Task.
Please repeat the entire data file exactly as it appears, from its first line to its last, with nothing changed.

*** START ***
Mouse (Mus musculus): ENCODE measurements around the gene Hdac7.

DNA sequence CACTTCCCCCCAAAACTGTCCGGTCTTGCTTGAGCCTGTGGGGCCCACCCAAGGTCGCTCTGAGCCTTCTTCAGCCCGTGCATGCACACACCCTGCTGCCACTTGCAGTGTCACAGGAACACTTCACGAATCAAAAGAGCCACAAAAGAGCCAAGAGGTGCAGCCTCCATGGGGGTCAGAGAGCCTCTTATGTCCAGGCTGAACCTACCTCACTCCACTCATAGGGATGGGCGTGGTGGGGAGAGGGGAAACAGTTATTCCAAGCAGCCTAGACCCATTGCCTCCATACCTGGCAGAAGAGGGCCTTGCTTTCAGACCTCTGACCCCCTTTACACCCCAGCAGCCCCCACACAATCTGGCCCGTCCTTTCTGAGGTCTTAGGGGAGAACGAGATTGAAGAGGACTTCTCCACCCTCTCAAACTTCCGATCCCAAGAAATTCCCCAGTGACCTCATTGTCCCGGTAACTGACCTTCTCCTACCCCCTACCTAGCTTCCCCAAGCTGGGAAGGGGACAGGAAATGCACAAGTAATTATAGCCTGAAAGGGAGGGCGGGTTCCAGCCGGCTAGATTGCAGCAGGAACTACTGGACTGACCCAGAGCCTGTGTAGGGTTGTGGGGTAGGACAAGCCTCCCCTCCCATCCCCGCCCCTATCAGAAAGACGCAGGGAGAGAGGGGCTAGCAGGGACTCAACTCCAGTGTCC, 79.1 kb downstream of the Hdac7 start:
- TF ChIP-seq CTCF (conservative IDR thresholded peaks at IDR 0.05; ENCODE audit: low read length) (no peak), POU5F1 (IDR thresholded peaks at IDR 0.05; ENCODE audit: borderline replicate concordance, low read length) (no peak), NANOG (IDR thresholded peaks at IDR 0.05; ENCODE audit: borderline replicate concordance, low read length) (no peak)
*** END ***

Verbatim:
Mouse (Mus musculus): ENCODE measurements around the gene Hdac7.

DNA sequence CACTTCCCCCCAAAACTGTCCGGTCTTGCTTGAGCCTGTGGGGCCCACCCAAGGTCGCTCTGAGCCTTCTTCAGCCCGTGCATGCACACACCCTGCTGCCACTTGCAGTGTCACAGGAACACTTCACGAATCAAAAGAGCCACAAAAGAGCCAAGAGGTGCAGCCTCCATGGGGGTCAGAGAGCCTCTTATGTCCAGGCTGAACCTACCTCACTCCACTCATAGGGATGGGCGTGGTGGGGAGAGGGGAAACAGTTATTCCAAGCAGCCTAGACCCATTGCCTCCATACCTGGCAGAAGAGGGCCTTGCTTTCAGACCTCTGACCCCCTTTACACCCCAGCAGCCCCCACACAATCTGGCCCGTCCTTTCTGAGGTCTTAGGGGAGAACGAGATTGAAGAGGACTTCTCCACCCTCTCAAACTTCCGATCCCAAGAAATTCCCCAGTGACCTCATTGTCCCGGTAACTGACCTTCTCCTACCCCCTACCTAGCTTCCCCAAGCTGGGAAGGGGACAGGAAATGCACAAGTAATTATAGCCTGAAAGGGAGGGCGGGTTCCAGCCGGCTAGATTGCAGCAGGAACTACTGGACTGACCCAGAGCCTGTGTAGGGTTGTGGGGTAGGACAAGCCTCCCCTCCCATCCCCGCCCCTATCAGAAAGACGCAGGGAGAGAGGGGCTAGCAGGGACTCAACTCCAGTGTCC, 79.1 kb downstream of the Hdac7 start:
- TF ChIP-seq CTCF (conservative IDR thresholded peaks at IDR 0.05; ENCODE audit: low read length) (no peak), POU5F1 (IDR thresholded peaks at IDR 0.05; ENCODE audit: borderline replicate concordance, low read length) (no peak), NANOG (IDR thresholded peaks at IDR 0.05; ENCODE audit: borderline replicate concordance, low read length) (no peak)